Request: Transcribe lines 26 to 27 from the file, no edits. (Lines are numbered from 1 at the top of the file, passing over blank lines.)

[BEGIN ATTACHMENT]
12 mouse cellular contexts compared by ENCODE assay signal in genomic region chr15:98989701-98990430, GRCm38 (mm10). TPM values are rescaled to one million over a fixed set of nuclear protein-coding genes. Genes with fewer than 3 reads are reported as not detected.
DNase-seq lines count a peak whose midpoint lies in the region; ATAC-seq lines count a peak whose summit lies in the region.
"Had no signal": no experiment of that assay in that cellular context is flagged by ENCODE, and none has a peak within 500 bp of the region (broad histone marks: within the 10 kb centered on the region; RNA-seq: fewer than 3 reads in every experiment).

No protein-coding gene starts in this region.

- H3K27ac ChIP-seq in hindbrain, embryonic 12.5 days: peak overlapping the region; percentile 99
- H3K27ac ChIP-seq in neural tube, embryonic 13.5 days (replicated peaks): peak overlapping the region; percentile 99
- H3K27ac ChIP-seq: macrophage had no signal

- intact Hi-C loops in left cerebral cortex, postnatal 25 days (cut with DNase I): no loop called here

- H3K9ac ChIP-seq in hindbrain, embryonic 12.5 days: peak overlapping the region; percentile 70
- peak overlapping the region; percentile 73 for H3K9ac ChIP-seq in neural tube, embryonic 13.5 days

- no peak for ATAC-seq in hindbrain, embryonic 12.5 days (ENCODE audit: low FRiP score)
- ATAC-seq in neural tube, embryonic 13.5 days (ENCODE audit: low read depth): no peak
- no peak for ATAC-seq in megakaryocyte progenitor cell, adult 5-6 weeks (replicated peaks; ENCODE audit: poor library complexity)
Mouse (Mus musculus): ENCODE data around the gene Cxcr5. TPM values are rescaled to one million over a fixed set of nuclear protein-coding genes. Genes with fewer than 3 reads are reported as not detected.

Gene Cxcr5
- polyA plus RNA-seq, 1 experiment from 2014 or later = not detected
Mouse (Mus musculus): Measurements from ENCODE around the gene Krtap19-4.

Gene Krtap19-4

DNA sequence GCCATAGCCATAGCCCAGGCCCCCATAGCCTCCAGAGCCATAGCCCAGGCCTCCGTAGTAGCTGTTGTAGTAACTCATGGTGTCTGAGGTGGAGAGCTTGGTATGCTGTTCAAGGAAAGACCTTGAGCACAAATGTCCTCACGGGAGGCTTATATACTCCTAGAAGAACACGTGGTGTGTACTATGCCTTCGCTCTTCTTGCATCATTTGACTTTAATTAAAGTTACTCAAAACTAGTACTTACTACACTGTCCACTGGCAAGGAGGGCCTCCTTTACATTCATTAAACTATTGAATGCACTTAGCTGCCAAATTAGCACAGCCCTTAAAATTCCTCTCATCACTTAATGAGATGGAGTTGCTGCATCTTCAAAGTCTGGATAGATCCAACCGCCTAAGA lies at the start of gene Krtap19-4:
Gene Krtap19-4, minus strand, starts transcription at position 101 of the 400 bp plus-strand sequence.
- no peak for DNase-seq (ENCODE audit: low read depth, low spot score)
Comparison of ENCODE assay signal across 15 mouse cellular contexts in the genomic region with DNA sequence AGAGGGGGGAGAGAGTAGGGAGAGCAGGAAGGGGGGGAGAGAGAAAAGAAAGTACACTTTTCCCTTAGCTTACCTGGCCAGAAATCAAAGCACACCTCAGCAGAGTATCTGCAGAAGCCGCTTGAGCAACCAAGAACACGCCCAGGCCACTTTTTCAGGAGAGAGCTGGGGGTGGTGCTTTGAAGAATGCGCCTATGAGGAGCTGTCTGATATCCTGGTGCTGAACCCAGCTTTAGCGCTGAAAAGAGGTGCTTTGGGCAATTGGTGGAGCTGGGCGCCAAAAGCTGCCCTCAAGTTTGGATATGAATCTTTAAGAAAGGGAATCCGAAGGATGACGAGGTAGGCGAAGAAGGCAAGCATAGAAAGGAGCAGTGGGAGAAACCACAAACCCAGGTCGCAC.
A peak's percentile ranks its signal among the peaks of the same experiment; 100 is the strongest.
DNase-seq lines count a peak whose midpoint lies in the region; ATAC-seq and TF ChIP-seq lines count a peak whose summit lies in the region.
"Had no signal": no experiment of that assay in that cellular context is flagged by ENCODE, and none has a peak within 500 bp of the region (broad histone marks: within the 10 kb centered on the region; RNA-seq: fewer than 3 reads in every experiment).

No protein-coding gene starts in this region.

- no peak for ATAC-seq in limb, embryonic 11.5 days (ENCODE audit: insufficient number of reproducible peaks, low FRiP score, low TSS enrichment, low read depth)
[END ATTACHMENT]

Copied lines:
No protein-coding gene starts in this region.

- no peak for ATAC-seq in limb, embryonic 11.5 days (ENCODE audit: insufficient number of reproducible peaks, low FRiP score, low TSS enrichment, low read depth)